If you ever find yourself in South or Central England then definitely Visit Cambridge. This city in Cambridgeshire offers plenty of tourism options. Here are few:
- Public transportation. Classic! Also, not the best choice in my opinion as you won’t get the full vibe of Cambridge. So let’s move to…
- Walking. Always fun to walk around a new city, especially if it’s as beautiful as Cambridge. The city is not huge so walking is not a problem. But wait, it gets more interesting…
- Cycling. Cambridge is known as the cycling capital of UK so why don’t you rent a bike? But be aware: with many bicycles there will be many thieves!
- Boat. No doubt the best way or exploring Cambridge. The river Cam flows through Cambridge so hop on a boat and prepare your camera.
The boat is called a punt: a flat, square bottom boat for shallows waters where the “driver” uses a simple pole to push the punt away by reaching the bottom of the river.
You can also hire your own punt and show off your skills! But be careful! It is not as easy as it looks like… especially when it comes to turning the punt back.
On the river Cam there are 25 bridges and on your punting tour you’ll pass by 9 of them. Here are few:
- Bridge of Sighs: crosses the River Cam between the college’s Third Court and New Court of St John’s College. The name is probably inspired by the Bridge of Sighs in Venice with the difference that the sighs here were coming from pre- exam students and not from prisoners.
- Clare College bridge: that’s the oldest standing bridge. Curious enough, there’s a missing stone piece from the bridge. Nobody knows why but there are few legends about it. One of them says that the person who built it did this so he can claim it as unfinished and pay less tax.
- Mathematical bridge: the bridge looks like an arch even though only straight timbers were used for its construction. It is said it was built by Sir Isaac Newton. That’s a common rumour but it can’t really be true simply because Isaac Newton died about 20 years before the constitution of the bridge.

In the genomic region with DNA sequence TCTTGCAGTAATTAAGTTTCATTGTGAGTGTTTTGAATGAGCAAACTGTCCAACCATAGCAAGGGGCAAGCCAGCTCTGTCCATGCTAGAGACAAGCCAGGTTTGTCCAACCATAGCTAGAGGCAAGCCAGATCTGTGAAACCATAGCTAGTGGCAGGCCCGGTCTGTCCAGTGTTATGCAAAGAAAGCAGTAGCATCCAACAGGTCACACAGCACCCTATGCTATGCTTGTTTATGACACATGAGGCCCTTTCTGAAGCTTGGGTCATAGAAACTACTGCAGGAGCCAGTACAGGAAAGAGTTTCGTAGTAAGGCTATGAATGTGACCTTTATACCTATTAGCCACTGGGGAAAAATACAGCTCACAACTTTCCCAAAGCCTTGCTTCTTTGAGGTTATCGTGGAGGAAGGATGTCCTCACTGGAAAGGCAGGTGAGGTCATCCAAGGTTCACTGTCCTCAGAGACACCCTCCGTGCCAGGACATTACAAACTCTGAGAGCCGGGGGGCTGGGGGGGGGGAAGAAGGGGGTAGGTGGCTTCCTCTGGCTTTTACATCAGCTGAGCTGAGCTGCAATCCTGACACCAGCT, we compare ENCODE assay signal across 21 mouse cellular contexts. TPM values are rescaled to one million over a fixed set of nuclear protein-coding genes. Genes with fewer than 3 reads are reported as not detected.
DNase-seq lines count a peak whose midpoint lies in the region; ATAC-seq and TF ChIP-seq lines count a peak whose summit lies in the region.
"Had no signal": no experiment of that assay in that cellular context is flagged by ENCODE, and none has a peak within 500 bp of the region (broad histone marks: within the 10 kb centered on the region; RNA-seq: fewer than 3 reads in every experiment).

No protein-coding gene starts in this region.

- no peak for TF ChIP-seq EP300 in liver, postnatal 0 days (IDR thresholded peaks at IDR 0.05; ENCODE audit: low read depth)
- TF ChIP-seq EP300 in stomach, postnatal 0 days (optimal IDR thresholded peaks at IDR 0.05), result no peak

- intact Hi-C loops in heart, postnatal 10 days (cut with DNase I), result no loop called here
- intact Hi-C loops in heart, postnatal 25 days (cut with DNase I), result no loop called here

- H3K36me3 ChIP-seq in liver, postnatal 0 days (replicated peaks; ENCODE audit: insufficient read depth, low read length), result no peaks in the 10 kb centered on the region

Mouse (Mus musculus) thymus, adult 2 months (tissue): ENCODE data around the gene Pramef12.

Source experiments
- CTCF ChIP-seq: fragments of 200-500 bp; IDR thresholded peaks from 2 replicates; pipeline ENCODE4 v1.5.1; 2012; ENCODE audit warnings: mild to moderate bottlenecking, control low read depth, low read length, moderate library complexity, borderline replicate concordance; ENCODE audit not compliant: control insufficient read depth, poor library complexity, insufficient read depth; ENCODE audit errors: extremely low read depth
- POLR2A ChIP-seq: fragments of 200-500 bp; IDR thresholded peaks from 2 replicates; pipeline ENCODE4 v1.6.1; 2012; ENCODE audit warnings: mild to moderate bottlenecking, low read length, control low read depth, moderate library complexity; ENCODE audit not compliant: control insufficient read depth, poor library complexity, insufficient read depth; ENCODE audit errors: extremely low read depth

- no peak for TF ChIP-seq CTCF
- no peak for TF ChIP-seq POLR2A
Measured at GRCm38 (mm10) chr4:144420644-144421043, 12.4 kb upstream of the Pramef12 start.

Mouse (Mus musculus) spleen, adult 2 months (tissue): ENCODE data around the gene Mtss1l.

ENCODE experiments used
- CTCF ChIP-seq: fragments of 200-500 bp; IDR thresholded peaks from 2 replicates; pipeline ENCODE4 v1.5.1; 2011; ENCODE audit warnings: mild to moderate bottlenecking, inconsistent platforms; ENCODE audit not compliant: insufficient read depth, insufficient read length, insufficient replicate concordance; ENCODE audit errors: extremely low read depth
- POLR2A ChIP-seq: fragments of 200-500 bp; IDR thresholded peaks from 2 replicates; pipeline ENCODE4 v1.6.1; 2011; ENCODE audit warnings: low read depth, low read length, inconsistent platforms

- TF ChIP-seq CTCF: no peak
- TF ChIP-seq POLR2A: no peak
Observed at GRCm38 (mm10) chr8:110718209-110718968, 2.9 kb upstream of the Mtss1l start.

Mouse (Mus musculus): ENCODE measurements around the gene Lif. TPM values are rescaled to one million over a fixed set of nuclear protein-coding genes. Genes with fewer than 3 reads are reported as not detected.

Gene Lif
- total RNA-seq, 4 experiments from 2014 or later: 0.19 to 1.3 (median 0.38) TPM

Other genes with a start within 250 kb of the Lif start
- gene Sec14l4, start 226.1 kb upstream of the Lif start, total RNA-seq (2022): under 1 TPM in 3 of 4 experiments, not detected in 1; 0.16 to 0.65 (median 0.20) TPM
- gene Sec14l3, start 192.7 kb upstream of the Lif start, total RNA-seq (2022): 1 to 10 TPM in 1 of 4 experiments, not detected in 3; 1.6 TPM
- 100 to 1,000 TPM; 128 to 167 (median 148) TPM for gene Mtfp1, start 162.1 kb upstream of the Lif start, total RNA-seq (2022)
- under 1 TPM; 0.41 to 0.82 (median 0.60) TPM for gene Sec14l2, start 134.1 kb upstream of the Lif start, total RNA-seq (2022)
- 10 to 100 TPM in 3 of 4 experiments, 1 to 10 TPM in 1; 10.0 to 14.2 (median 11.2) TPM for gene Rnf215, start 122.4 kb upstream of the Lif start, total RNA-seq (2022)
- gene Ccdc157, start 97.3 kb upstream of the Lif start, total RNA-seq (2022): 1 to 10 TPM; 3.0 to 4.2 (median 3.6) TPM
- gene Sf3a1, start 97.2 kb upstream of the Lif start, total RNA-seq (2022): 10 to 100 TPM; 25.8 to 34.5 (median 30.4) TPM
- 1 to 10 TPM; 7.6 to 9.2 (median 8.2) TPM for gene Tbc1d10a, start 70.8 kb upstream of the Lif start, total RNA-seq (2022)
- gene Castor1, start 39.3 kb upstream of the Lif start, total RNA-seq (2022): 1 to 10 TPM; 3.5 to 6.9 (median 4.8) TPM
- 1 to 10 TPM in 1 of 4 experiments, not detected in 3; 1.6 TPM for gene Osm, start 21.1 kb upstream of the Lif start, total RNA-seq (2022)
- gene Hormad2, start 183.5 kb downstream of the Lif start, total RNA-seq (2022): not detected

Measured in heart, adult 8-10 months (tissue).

DO NOT buy your punting tickets from people selling them on King’s Parade (the main Street in Cambridge) or the Market Square as illegal punt operators sell tours from these locations.
Visit Market Square
Climb St Mary’s Church Tower
Right next to Market Square there’s a tall tower, part of St Mary’s Church. When you go up there you not only will have a magnificent view of the market from the top but also will have the opportunity to enjoy 360° of Cambridge.
Here’s something curious about Cambridge University: do not expect to see a bulling with a big sign saying Welcome to Cambridge University. THERE’S NO SUCH THING!
Cambridge University is combined of different colleges spread around the city. In some of them you can go for FREE. For some you need to pay. Here are few colleges in Cambridge:
King’s College is located right between the main pedestrian street in Cambridge (King’s Parade) and the river Cam.
Although getting in King’s will cost you £9, you will be stunned by the view once you are inside.
King’s College Chapel in Cambridge is regarded as one of the greatest examples of late Gothic English architecture.
Please buy your tickets at The King’s College Visitor Centre, opposite the front of the College.
Be advised that July and August are the busiest months of the year, and there may be queues to buy tickets at the weekends.
The only college in Cambridge that has timber buildings. Visit Queens’ College for the Mathematical Bridge.
This Cambridge college was founded by the infamous King Henry VIII. Members of Cambridge University have won (so far) 116 Nobel Prizes and 33 of them are members of Trinity College. That is the highest number of any college at either Oxford or Cambridge.
The University inspired the establishment of the city of Cambridge, Massachusetts, in the United States, where you can find the first college in the United States, Harvard University, named after John Harvard who was a Cambridge graduate.
You can actually “meet” John Harvard in Emmanuel College. Go to the chapel and look left. You’ll see John on the left side on the second window.
Cambridge University Botanic Garden
DID YOU KNOW THAT… In Cambridge University Botanic Garden you’ll find an apple tree that is reported as a descendent of the tree that inspired Isaac Newton to formulate his theory of gravitation.
Watch the Cambridge Travel Guide Video ⬇️⬇️⬇️